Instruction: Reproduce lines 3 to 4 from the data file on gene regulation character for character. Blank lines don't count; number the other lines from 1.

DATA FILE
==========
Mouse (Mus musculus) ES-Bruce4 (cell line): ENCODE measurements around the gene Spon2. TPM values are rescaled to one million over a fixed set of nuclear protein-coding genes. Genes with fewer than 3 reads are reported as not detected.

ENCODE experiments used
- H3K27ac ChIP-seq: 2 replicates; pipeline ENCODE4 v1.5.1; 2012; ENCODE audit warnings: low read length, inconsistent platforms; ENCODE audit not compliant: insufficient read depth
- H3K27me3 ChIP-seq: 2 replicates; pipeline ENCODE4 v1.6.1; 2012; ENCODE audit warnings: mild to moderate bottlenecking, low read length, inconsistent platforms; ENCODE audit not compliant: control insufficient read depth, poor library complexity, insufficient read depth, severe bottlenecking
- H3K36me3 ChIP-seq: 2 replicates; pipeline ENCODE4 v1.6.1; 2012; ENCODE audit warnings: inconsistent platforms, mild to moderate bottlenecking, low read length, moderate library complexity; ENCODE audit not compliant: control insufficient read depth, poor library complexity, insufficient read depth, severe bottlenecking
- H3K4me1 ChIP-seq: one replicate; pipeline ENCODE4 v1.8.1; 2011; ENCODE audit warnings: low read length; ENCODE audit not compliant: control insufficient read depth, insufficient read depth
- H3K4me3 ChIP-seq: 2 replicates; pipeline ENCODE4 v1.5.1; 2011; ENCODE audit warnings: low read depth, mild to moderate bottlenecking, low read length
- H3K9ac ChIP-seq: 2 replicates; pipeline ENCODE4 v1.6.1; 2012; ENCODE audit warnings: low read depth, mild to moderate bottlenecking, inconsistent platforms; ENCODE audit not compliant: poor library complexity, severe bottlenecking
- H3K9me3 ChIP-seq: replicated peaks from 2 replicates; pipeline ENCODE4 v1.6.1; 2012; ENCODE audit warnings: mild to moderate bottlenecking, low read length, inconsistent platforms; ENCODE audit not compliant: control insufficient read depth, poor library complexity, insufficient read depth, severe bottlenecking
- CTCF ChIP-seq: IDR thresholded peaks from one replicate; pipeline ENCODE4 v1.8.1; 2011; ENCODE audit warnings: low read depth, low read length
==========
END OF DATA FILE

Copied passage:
- H3K27ac ChIP-seq: 2 replicates; pipeline ENCODE4 v1.5.1; 2012; ENCODE audit warnings: low read length, inconsistent platforms; ENCODE audit not compliant: insufficient read depth
- H3K27me3 ChIP-seq: 2 replicates; pipeline ENCODE4 v1.6.1; 2012; ENCODE audit warnings: mild to moderate bottlenecking, low read length, inconsistent platforms; ENCODE audit not compliant: control insufficient read depth, poor library complexity, insufficient read depth, severe bottlenecking